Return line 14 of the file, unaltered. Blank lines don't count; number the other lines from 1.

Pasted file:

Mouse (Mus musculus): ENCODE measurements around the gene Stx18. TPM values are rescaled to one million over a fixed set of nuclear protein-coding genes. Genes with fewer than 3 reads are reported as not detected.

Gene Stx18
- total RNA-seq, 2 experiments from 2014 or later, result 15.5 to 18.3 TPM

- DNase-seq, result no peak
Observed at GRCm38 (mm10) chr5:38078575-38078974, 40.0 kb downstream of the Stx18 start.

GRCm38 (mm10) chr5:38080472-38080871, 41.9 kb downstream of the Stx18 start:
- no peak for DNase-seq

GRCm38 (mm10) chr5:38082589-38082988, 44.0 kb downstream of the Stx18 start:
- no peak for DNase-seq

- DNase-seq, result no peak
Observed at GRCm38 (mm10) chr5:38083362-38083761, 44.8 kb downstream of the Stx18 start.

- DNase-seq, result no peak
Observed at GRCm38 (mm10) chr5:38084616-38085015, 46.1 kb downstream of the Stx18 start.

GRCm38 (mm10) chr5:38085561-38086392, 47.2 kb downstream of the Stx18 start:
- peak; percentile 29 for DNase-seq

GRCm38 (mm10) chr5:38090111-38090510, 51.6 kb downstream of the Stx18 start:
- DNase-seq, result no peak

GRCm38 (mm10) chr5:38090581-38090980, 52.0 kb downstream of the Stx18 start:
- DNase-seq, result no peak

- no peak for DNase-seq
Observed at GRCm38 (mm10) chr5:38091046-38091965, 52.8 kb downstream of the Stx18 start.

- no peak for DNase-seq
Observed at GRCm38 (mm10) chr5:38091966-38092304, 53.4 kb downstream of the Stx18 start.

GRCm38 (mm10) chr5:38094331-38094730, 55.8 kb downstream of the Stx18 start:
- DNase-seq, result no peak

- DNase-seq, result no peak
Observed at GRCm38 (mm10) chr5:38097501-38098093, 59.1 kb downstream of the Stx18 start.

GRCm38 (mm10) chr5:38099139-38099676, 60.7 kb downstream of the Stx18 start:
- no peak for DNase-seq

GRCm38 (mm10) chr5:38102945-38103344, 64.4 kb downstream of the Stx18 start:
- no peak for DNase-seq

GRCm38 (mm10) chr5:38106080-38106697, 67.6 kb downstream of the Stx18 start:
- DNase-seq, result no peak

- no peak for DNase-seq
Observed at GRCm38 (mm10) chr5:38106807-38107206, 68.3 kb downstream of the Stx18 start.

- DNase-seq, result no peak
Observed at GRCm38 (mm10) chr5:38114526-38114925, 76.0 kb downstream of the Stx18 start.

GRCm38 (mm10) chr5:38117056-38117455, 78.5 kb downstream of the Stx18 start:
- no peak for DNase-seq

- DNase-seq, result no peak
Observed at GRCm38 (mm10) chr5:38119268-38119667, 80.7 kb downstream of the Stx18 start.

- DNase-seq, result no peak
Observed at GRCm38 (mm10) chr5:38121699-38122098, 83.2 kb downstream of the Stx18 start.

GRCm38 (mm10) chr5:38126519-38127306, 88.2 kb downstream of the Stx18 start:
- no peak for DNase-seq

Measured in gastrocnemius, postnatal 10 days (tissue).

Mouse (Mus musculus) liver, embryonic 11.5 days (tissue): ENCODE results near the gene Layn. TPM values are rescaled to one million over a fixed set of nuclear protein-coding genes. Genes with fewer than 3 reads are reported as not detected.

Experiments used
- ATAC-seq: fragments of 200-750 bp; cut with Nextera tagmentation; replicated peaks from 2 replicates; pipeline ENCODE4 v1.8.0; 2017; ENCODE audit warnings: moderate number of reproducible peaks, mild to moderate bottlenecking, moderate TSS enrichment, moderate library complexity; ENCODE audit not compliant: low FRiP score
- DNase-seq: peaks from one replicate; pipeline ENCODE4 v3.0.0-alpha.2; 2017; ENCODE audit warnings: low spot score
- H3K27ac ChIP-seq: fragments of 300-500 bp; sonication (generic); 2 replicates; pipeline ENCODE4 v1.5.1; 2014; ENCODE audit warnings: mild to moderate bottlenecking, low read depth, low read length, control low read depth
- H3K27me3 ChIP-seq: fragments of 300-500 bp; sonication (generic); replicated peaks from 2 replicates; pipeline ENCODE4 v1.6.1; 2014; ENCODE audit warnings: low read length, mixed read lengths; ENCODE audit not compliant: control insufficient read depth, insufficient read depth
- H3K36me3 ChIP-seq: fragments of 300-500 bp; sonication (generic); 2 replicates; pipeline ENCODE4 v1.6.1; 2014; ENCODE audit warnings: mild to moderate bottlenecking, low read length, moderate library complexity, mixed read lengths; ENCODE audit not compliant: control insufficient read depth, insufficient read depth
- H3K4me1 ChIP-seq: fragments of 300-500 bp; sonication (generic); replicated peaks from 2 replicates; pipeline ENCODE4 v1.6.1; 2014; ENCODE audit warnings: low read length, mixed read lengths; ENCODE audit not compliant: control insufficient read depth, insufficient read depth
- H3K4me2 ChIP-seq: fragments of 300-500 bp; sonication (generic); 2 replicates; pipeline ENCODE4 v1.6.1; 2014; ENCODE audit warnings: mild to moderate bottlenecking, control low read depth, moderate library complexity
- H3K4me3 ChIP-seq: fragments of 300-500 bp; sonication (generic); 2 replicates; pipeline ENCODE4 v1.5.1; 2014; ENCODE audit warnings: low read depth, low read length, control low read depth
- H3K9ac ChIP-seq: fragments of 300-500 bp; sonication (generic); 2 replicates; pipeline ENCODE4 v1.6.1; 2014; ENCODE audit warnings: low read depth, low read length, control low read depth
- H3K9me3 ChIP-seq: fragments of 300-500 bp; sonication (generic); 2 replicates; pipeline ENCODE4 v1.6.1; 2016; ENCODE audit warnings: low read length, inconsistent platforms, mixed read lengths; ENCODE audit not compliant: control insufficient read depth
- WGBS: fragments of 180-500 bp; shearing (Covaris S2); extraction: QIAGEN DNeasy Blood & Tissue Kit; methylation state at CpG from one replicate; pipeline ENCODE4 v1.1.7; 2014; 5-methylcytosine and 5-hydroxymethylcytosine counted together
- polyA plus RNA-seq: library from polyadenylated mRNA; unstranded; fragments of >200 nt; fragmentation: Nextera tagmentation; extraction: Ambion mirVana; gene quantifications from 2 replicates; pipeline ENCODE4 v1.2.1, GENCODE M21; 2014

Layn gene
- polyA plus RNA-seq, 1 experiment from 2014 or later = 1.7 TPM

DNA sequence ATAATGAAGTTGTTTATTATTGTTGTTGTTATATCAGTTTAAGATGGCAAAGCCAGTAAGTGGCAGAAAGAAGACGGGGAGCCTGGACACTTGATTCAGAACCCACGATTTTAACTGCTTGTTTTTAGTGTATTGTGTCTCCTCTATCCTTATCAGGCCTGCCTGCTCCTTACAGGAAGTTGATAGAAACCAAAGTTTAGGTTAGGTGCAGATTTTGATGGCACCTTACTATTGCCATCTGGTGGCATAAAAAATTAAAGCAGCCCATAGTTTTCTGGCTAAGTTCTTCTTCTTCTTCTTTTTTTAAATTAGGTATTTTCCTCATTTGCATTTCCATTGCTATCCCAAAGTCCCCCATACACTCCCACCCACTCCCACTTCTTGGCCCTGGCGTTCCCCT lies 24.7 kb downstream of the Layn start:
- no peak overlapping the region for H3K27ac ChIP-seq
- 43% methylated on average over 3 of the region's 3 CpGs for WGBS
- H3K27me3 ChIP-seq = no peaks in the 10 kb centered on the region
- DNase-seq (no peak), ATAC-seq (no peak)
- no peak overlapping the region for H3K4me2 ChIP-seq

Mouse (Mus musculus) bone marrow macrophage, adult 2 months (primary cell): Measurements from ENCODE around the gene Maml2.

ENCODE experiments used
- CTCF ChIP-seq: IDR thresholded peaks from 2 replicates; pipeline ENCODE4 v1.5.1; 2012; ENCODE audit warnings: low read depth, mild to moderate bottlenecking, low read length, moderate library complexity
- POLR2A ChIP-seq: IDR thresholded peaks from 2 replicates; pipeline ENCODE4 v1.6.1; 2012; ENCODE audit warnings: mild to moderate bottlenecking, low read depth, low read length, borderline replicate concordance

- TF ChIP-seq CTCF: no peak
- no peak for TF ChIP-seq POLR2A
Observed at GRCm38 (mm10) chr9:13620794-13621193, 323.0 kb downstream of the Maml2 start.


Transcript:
GRCm38 (mm10) chr5:38085561-38086392, 47.2 kb downstream of the Stx18 start: